Women with polycystic ovary syndrome (PCOS) have a higher risk of developing type 2 diabetes and are diagnosed with the condition at an earlier age, a new study has found.
This is the first time research has found a link between PCOS and type 2 diabetes. Keep reading for the full findings, as published in the Endocrine Society's Journal of Clinical Endocrinology & Metabolism.
PCOS is one of the most common endocrine conditions in women of childbearing age
The Hormone Health Network estimates that between 5m and 6m women in the United States alone have PCOS, making it one of the most common endocrine conditions in women of childbearing age.
Women with PCOS produce slightly higher than average amounts of testosterone and other androgen hormones, which can contribute to acne, excess hair on the face, weight gain, absent menstrual periods and infertility.
Women with the condition also have an increased risk of developing a number of other health problems. “Many women with PCOS are obese, but the risk for the development of diabetes
in PCOS is unknown,” explained Dorte Glintborg, one of the study’s authors from the Odense University Hospital in Denmark.
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New study links PCOS to a higher risk of type 2 diabetes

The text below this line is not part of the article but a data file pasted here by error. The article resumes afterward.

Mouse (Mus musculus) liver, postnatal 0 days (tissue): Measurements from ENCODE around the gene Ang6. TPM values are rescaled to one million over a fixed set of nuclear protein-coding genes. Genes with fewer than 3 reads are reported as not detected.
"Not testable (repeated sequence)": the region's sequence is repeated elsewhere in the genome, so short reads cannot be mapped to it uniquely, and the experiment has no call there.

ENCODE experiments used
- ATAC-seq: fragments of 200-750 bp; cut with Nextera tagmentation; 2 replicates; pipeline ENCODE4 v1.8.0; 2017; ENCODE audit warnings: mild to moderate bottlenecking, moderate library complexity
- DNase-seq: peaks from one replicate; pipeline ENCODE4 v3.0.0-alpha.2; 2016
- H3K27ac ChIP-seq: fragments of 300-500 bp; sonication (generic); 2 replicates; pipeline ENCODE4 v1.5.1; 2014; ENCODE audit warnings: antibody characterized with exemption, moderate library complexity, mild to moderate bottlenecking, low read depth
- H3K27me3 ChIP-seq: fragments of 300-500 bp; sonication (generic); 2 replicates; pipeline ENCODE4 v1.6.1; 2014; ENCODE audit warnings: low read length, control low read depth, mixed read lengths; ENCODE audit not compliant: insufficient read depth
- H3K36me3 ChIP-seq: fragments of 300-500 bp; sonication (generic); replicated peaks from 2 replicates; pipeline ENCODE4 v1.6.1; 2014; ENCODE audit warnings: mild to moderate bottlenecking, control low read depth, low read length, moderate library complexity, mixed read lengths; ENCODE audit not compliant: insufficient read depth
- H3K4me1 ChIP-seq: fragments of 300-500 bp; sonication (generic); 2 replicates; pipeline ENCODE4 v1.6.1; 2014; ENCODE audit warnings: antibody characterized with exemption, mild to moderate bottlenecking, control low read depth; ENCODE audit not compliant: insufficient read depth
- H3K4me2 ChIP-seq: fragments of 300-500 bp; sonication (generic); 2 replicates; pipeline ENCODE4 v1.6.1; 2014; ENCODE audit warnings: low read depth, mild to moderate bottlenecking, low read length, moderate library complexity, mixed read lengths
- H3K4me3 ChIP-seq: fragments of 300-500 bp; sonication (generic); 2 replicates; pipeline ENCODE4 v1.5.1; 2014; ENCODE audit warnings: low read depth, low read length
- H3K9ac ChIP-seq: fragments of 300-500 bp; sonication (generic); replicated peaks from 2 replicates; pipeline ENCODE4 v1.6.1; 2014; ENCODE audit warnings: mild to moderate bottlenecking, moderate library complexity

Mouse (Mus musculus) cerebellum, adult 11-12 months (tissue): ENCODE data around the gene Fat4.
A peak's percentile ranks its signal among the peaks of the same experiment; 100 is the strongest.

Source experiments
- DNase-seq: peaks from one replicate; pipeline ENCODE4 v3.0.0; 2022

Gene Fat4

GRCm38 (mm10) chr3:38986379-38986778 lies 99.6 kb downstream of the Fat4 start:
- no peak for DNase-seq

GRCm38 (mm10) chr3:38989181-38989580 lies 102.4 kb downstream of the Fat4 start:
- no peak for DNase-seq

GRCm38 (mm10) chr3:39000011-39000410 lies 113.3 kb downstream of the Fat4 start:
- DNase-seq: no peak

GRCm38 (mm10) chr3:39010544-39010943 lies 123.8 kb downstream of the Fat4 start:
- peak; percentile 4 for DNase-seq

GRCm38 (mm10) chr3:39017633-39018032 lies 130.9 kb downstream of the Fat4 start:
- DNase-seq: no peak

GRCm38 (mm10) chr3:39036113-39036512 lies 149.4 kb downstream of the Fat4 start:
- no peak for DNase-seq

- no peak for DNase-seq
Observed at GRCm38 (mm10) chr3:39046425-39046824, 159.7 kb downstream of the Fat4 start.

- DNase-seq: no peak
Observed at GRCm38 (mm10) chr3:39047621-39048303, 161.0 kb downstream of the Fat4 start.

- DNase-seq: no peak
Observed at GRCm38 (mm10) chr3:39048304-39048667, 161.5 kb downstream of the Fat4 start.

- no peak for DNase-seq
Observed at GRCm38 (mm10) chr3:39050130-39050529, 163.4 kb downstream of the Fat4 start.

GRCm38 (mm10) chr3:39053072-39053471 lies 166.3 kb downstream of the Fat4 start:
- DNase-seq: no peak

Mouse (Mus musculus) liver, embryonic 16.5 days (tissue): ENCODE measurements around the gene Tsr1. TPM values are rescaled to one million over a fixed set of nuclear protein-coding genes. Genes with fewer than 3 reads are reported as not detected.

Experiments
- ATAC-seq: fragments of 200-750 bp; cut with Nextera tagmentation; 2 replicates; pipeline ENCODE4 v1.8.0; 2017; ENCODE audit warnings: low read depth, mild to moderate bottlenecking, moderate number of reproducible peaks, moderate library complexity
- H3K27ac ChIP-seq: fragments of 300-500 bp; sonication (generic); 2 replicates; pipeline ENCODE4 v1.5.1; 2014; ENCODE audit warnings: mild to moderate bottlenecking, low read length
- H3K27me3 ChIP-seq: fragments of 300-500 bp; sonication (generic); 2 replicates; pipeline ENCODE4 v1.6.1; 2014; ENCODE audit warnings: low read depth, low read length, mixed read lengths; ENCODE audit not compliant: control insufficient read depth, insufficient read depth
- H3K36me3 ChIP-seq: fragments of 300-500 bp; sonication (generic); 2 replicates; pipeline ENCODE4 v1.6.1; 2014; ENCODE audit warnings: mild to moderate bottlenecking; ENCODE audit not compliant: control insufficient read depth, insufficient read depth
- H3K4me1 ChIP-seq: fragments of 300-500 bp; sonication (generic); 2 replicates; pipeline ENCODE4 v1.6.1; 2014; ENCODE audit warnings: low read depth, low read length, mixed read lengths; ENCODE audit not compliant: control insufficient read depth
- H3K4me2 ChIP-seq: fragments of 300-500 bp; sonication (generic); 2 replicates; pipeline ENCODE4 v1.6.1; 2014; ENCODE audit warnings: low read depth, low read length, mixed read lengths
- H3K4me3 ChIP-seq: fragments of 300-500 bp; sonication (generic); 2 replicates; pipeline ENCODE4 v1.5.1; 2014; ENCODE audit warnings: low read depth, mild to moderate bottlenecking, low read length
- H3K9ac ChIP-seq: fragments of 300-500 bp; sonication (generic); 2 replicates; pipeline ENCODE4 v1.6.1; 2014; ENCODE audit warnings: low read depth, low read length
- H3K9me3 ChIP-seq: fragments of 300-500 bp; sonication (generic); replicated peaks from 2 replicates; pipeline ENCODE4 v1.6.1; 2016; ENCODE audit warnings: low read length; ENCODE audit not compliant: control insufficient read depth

To investigate the potential link between PCOS and type 2 diabetes development, the study team analysed two populations with PCOS.
All participants were premenopausal Danish women with a diagnosis of PCOS. One group of data was taken from the National Patient Register (18,477 women) and another from a local sub-group of 1,1,62 women who were examined at Odense University Hospital in Denmark.
The team tested the local participants for glucose, insulin, cholesterol
, testosterone and triglyceride levels. They then compared the women with PCOS to other women of a similar age who didn’t have PCOS or a previous diagnosis of type 2 diabetes.
They found that women with PCOS were four times more likely to develop type 2 diabetes than their PCOS-free counterparts. What’s more, the average age for women with PCOS to receive a type 2 diabetes diagnosis was 31 years old. The average age for women without PCOS to receive a diagnosis of type 2 diabetes was 35 years old.
The team concluded that further research is needed to look at the effect of different factors on the risk of type 2 diabetes development in PCOS. However, they said increasing age shouldn’t be considered a risk factor because most cases of type 2 diabetes in their study were found before the age of 40.